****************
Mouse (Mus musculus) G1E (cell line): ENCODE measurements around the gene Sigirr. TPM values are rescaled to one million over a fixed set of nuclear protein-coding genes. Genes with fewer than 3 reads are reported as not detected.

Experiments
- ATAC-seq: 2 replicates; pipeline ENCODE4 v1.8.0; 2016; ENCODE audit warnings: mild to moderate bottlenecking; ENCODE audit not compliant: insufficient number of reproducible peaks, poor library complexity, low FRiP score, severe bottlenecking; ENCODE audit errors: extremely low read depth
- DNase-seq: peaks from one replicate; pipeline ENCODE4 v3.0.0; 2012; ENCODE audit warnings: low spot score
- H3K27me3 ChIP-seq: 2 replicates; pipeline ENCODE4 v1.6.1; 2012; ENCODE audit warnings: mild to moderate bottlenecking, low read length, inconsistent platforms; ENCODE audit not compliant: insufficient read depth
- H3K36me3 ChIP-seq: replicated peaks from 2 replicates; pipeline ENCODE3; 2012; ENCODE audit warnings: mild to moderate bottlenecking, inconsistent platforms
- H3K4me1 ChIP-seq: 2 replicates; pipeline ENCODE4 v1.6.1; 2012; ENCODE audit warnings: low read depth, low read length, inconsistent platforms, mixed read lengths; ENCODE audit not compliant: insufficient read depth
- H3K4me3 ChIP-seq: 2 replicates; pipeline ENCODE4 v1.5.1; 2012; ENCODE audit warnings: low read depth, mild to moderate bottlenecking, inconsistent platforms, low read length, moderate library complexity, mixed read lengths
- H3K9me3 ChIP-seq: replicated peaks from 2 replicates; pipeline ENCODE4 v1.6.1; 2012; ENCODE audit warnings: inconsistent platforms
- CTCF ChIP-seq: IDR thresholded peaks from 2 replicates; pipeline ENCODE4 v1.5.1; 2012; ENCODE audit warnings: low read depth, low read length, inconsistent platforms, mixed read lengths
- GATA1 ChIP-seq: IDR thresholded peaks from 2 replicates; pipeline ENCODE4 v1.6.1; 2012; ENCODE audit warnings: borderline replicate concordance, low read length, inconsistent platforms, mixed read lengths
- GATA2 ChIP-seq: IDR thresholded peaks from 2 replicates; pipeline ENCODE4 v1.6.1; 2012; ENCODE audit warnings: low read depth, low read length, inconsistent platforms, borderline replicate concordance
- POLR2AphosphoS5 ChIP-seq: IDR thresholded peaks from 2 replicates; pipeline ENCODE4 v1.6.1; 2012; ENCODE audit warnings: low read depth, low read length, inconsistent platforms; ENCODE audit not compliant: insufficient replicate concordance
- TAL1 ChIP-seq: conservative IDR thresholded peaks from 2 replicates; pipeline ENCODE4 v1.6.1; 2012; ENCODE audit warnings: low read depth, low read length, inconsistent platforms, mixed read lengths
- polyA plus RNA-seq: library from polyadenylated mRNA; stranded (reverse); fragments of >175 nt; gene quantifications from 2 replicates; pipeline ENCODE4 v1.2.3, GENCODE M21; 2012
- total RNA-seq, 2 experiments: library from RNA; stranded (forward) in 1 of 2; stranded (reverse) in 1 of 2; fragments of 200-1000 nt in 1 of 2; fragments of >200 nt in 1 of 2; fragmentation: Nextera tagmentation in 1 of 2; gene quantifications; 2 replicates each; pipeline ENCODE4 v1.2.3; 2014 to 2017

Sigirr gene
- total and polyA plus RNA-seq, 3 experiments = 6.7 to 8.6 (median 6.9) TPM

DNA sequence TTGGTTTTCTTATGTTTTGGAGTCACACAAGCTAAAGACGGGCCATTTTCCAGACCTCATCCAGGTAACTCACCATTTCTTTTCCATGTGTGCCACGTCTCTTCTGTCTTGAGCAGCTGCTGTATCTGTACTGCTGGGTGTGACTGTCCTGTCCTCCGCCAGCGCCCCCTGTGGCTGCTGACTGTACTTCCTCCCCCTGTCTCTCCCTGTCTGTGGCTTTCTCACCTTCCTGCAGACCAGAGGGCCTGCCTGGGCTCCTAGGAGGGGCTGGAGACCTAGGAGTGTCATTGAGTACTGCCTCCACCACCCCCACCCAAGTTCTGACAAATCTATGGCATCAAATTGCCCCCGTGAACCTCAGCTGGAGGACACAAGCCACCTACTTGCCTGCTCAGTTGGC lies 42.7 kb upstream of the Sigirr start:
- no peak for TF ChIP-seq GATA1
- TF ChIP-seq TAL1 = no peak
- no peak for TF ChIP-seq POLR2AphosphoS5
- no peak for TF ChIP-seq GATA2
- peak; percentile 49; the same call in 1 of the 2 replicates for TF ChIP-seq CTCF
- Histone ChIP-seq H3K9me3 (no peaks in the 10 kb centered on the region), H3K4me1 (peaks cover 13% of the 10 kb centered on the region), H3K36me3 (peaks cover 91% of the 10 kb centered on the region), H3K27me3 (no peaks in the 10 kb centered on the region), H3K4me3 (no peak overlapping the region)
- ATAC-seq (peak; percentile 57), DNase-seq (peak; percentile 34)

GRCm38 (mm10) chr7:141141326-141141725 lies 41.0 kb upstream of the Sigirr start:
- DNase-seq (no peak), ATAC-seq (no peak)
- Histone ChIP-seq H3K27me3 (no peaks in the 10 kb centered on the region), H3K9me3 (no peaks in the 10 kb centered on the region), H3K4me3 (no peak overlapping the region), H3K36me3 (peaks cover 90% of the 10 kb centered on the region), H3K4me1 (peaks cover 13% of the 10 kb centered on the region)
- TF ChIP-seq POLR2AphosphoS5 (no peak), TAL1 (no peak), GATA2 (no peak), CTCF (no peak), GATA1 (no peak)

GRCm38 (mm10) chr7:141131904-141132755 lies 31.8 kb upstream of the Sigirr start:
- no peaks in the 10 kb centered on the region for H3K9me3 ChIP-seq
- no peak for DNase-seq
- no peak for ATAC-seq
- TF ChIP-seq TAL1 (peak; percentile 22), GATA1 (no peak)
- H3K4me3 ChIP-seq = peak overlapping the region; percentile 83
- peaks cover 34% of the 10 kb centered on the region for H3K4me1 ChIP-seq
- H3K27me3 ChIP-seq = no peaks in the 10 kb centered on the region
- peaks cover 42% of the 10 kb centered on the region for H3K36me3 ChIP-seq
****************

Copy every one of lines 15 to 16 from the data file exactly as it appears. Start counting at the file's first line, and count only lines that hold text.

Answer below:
- polyA plus RNA-seq: library from polyadenylated mRNA; stranded (reverse); fragments of >175 nt; gene quantifications from 2 replicates; pipeline ENCODE4 v1.2.3, GENCODE M21; 2012
- total RNA-seq, 2 experiments: library from RNA; stranded (forward) in 1 of 2; stranded (reverse) in 1 of 2; fragments of 200-1000 nt in 1 of 2; fragments of >200 nt in 1 of 2; fragmentation: Nextera tagmentation in 1 of 2; gene quantifications; 2 replicates each; pipeline ENCODE4 v1.2.3; 2014 to 2017